When over two thousand British soldiers are trapped on an island which is under German control, the prospect of a rescue seems impossible. A large scale mission by air or sea would be useless, since the Germans have two massive guns on the nearby island of Navarone. So in order to make a rescue possible, the Allied forces must send in a small team to infiltrate the fortress on Navarone and destroy the giant guns that prevent a larger scale rescue. Once the guns have been dismantled, the trapped soldiers can be freed with no serious problems. But the mission to disable the guns is not an easy one, in fact it seems downright impossible, but it’s also the only option. So a team is dispatched to storm the island and invade the fortress, but as is to be expected, things always seem to be going wrong for them. Even in the good runs, it appears like the Germans are always right behind them, ready to thwart the mission. But the team keeps hammering away, no matter how much the odds stack against them. The danger grows around every corner and the Germans seem to have their number at every turn, but can this renegade team pull off the hardest mission they’re likely to ever face?
When you talk about action movies, no conversation on the subject would be complete without mentioning this film, the classic The Guns Of Navarone. This is what action movies are all about, all the elements you need for a blockbuster are found here. You’ll find stunts, explosions, hand to hand combat, dangerous risks, and gunplay as well, in other words, all the bases are covered, right? Well, for most modern (circa 2K) action films, those are all the needed elements for a good action movie. But that is where this film raises the bar and separates itself from the competition. In addition to all those goodies I mentioned, you’ll find elements most modern action flicks lack, such as a plausible storyline, fantastic acting, and much more. This just seems like an upper echelon version of an action film, the BMW of action flicks, if you will. While the special effects and stunts are not as advanced as modern action movies, you won’t miss them, I assure you of that. You’ll be too engrossed in the whole film experience, unlike modern action films where you’re just waiting until the next CGI effect. I recommend this title to all who read these words, the disc is packed and jacked, and a purchase is in order here.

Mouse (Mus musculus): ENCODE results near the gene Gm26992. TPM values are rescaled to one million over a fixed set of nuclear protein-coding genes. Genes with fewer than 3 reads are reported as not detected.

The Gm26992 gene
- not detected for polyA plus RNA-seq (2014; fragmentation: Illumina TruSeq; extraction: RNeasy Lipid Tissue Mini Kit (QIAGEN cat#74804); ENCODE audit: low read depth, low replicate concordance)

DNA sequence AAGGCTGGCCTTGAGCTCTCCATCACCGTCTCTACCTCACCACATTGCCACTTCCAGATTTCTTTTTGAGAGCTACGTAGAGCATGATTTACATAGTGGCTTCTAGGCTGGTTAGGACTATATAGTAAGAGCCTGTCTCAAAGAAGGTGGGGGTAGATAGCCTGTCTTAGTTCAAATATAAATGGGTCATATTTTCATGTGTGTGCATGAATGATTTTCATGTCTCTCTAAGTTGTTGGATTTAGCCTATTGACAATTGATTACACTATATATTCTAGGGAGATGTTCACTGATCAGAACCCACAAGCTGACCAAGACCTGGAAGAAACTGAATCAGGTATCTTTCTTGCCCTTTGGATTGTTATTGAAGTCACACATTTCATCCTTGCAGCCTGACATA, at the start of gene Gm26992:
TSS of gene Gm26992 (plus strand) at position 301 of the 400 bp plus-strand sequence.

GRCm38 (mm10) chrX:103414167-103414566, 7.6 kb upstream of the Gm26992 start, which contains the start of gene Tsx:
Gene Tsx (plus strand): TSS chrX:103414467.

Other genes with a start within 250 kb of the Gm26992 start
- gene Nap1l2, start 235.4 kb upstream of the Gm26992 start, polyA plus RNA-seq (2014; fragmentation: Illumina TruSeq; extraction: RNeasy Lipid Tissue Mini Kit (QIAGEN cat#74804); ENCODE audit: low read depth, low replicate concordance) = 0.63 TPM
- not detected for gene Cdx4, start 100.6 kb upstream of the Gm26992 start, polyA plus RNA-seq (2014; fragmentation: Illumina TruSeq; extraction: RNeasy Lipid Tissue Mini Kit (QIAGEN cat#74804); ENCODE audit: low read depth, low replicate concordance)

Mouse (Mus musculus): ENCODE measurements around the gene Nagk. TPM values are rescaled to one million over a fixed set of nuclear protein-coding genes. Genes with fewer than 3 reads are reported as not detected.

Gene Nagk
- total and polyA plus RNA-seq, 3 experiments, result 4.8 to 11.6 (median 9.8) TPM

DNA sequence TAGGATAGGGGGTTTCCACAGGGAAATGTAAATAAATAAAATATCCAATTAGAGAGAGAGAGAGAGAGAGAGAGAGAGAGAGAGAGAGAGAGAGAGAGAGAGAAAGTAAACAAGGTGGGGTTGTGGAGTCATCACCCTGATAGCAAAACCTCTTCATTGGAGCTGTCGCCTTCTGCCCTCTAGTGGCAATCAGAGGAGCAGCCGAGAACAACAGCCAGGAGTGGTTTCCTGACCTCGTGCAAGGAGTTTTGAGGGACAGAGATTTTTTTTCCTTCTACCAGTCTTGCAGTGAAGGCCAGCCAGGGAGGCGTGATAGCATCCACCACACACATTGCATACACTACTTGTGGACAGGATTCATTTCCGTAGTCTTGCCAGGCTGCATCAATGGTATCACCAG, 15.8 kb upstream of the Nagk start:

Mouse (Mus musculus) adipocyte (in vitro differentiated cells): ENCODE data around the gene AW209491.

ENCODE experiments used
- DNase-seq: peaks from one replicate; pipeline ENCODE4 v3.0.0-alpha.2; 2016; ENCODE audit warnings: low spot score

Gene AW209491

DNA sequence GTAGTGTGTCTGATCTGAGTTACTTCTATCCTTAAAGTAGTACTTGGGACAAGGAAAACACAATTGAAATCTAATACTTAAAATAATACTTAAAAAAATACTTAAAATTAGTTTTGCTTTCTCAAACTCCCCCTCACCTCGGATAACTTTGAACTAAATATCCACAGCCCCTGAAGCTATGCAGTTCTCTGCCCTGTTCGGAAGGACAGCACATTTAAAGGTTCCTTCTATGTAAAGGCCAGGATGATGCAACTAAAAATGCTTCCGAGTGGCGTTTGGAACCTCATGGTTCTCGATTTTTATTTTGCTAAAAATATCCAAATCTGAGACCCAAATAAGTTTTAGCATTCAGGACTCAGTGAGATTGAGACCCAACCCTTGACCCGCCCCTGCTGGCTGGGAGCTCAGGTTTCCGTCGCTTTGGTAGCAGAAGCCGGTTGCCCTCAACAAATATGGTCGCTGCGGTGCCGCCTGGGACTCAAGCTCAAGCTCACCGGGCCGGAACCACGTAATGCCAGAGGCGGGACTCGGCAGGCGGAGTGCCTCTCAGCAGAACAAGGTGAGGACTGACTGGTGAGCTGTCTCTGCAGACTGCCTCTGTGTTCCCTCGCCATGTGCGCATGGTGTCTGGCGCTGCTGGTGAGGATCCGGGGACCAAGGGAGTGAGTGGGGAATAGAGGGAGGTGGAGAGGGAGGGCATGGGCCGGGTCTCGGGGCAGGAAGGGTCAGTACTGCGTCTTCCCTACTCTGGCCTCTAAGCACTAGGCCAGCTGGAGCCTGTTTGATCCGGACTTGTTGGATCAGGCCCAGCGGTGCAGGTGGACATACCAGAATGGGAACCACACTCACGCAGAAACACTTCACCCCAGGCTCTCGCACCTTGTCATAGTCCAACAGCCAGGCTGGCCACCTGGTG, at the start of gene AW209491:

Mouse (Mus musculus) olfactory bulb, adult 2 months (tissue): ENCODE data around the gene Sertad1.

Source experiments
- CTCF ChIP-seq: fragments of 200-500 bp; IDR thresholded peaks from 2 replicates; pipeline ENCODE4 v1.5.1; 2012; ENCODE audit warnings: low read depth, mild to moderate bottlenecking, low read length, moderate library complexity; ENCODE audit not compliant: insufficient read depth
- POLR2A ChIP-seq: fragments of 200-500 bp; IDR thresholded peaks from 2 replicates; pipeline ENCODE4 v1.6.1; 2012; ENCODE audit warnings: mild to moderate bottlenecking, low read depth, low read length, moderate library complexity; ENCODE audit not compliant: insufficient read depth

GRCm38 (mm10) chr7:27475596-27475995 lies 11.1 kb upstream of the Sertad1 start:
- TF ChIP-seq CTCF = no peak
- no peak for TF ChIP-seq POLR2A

This film was directed by J. Lee Thompson, who also directed such as films as Cape Fear (1962), Conquest Of The Planet Of The Apes, The Passage, and Murphy’s Law. Based on the novel by Alistair MacLean, the screenplay for this film was penned by Carl Foreman, who was blacklisted in the 1950s for alleged Communist involvement. Determined to return to his former state of credibility, Foreman worked on this screenplay and created a masterful take on the novel. Foreman also wrote the story for the follow up to this film, Force 10 From Navarone, as well as the screenplays for films such as Champion, The Bridge On The River Kwai, and High Noon. On a side note, Forman was cleared of the Communist charges in 1997, but he was already dead by then. The cast for this film is excellent, each giving a terrific performance, with several performers working to carry the film.
Video: How does it look?